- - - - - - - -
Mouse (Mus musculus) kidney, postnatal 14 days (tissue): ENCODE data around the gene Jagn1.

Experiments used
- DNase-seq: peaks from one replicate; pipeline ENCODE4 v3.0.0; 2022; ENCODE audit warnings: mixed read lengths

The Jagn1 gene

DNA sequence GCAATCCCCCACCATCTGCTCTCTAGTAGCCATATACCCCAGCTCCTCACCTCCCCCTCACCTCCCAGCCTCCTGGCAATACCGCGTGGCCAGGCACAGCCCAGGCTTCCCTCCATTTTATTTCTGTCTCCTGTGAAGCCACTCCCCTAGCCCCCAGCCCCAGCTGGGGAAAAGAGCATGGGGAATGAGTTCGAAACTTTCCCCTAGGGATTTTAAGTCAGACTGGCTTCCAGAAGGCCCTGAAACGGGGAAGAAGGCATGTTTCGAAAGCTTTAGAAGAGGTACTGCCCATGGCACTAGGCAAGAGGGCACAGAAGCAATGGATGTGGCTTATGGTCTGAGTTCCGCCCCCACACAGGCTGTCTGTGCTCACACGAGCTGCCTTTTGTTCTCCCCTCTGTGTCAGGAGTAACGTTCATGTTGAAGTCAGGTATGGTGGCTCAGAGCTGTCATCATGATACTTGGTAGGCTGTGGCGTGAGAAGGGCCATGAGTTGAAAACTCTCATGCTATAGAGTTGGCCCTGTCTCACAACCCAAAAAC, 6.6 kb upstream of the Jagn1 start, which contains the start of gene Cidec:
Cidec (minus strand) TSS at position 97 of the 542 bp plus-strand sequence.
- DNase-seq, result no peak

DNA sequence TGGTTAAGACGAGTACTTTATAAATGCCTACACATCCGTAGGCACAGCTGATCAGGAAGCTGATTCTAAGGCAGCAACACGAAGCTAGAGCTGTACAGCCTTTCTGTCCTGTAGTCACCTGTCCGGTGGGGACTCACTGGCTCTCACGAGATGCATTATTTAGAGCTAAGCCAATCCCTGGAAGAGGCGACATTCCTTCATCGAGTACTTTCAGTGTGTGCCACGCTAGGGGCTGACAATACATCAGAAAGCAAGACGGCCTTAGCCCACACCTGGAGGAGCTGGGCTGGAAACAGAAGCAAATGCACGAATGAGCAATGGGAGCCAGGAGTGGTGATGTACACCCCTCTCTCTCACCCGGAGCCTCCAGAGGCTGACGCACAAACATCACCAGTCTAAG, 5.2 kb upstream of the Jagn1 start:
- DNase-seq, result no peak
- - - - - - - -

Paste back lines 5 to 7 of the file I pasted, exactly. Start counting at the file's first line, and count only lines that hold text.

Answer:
DNA sequence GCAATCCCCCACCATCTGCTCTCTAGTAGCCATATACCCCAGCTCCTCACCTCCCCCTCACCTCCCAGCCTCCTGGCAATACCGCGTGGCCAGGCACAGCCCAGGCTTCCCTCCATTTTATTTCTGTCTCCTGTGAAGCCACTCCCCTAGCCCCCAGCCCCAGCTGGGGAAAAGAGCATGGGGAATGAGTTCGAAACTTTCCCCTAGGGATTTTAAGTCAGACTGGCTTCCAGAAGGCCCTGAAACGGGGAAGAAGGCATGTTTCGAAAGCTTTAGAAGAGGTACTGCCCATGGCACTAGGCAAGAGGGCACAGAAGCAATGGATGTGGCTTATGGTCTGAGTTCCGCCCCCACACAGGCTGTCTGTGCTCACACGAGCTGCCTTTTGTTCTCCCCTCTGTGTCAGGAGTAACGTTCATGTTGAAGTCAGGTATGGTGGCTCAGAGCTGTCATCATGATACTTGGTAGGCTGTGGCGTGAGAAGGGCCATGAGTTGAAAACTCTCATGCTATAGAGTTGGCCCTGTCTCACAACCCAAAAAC, 6.6 kb upstream of the Jagn1 start, which contains the start of gene Cidec:
Cidec (minus strand) TSS at position 97 of the 542 bp plus-strand sequence.
- DNase-seq, result no peak